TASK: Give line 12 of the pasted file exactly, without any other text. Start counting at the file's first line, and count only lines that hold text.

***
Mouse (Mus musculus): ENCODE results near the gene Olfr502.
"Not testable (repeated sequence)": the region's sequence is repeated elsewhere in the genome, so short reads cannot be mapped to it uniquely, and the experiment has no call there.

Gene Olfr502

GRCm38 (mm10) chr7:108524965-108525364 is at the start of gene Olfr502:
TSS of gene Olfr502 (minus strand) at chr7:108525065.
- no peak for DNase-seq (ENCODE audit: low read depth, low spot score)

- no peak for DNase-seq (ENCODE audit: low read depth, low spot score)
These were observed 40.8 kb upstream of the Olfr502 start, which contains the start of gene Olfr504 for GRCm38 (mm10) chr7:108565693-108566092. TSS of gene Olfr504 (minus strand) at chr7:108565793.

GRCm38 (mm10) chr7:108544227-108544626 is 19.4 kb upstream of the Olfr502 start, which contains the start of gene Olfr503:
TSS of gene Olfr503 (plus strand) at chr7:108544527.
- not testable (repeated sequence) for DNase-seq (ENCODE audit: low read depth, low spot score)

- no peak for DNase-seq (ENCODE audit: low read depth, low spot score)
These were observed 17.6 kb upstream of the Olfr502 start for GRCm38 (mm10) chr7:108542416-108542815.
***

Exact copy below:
- no peak for DNase-seq (ENCODE audit: low read depth, low spot score)